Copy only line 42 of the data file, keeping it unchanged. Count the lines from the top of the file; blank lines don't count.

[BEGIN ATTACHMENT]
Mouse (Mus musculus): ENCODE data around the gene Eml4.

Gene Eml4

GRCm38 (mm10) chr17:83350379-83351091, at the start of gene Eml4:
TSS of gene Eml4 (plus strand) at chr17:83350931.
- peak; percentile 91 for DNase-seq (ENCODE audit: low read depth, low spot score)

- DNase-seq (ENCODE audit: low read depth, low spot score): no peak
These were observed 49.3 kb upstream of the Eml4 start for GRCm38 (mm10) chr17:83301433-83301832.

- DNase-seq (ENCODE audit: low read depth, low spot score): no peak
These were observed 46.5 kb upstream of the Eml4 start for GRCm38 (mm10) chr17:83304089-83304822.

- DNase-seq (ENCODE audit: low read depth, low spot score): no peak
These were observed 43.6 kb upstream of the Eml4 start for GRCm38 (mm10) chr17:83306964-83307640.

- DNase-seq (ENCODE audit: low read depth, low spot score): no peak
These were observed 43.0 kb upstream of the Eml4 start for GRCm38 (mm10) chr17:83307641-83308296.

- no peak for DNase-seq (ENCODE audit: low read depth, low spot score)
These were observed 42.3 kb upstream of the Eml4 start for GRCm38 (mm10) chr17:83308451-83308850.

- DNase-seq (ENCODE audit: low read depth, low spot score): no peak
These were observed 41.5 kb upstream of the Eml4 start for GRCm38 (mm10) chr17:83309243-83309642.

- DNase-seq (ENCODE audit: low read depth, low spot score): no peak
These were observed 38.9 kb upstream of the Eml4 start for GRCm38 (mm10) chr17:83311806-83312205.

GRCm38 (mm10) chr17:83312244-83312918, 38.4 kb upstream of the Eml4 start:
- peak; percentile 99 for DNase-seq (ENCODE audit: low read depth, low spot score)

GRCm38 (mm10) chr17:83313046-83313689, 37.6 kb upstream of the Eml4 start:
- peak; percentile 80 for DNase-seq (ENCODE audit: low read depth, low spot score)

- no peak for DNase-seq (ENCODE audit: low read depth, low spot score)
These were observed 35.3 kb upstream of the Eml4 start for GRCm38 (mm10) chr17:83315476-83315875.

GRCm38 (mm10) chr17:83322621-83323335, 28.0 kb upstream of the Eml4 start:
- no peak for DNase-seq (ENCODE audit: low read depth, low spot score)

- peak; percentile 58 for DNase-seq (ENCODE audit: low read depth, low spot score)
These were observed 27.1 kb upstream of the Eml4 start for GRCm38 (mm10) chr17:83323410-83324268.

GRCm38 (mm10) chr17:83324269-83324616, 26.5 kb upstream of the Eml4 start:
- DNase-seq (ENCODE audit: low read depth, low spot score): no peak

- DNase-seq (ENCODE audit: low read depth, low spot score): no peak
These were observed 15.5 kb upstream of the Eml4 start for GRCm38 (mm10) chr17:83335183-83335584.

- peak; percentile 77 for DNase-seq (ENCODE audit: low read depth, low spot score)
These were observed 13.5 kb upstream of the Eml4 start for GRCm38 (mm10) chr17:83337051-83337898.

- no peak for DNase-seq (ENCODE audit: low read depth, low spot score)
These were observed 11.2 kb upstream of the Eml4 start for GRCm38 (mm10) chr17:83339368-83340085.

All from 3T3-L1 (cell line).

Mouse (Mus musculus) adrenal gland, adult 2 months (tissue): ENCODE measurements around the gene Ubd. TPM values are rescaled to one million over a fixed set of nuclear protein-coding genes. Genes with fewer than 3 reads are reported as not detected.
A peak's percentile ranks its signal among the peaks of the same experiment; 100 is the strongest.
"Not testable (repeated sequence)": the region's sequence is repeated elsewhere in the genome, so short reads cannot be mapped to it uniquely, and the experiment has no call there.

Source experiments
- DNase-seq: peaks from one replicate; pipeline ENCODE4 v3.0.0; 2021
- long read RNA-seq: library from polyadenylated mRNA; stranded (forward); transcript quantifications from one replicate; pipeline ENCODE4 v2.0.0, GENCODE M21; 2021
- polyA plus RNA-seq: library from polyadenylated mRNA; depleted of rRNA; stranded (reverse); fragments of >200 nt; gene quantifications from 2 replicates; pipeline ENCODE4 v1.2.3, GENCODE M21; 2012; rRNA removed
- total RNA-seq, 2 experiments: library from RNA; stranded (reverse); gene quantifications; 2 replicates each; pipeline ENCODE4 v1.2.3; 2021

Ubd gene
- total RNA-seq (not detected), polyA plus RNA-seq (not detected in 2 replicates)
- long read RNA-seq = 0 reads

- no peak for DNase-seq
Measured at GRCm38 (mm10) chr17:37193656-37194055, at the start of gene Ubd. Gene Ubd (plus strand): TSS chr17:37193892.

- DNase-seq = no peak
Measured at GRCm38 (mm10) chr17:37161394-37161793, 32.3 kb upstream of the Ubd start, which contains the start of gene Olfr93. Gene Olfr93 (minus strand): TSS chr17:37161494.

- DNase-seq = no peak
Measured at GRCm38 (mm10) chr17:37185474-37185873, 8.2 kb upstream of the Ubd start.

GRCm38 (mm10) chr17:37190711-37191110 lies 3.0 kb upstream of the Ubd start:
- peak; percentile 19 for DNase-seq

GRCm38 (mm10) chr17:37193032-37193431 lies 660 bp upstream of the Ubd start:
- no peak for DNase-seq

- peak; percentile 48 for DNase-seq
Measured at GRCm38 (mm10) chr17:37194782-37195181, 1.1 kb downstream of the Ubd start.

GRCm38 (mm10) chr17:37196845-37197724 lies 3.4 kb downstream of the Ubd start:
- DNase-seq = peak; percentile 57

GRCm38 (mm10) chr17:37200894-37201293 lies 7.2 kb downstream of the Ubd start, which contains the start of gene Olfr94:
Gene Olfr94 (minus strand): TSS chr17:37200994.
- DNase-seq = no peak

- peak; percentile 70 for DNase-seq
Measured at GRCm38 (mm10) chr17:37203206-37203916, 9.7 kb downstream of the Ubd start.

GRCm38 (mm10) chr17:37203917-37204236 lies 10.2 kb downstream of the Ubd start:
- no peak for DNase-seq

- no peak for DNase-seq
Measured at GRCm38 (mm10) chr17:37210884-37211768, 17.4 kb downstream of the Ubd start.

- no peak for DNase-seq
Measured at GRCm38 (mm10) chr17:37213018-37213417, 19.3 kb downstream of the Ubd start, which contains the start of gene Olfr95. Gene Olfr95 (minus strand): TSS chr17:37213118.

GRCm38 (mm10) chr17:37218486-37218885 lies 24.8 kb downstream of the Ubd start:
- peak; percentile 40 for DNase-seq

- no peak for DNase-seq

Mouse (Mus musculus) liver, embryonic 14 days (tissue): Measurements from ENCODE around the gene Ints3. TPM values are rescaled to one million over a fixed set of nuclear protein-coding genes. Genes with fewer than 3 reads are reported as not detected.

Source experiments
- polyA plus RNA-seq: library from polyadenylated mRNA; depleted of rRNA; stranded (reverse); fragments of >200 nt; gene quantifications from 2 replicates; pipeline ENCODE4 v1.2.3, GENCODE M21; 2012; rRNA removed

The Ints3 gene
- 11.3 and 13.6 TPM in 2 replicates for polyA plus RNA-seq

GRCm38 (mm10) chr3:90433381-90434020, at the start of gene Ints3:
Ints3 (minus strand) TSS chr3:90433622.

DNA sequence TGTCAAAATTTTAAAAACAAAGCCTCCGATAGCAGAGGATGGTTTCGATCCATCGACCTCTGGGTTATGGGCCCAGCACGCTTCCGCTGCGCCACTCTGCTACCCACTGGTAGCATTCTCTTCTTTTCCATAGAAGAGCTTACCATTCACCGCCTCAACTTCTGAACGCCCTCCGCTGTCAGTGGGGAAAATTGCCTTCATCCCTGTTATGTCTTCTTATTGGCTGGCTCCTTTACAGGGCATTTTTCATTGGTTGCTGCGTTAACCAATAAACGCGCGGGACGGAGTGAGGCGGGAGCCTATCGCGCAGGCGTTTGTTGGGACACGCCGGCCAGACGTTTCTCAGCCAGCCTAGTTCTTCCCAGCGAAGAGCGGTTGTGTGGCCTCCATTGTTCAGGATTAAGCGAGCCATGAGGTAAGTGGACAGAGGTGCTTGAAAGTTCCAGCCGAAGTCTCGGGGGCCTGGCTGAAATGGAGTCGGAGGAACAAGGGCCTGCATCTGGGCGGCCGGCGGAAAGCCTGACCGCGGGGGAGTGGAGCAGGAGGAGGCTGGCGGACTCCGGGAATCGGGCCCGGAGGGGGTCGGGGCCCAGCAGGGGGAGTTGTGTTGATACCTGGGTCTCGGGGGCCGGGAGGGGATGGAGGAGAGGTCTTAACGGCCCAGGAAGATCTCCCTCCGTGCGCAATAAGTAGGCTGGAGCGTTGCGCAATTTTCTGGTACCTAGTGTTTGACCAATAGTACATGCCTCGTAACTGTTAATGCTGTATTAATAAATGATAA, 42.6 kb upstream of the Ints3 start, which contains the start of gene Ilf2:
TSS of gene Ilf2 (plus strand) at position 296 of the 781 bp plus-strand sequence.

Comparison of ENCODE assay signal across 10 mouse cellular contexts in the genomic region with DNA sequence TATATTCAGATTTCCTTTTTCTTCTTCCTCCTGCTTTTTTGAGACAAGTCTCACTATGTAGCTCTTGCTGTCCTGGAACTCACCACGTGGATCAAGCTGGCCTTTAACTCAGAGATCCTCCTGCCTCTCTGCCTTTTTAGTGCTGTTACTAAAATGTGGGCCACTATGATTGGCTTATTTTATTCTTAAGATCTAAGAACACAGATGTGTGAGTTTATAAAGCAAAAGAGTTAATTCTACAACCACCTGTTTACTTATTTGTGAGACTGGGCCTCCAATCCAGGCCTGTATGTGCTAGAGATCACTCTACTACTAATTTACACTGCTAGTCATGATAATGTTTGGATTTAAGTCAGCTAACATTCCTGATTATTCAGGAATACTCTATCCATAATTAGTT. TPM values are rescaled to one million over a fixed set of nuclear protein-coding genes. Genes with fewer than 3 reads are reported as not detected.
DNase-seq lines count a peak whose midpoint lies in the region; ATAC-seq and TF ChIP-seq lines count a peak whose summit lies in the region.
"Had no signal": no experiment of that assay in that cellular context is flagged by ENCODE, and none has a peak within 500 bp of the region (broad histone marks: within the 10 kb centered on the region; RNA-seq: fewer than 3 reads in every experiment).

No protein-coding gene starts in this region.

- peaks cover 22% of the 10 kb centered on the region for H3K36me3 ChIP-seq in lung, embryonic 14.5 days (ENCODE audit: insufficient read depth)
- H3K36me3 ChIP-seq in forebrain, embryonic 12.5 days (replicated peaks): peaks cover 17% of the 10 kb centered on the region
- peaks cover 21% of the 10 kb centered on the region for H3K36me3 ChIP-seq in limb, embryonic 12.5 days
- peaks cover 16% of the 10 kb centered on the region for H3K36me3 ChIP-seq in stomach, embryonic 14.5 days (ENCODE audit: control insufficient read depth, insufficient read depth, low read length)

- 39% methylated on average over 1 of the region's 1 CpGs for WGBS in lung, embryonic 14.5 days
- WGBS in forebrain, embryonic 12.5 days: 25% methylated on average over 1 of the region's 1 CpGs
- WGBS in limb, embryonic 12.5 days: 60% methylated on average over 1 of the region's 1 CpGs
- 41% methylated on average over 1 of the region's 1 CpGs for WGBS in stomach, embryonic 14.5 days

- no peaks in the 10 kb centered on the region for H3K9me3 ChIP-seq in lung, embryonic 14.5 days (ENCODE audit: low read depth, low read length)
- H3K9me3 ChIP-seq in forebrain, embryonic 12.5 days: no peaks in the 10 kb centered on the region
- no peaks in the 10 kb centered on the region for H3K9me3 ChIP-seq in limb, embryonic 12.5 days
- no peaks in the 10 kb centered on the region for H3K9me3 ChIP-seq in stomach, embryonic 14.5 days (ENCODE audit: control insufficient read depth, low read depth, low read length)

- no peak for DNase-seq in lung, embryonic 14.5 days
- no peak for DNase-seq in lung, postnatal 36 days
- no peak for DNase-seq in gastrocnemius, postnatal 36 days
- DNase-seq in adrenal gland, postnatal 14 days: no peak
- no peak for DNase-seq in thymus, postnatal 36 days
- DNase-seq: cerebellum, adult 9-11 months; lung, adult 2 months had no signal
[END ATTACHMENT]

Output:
Source experiments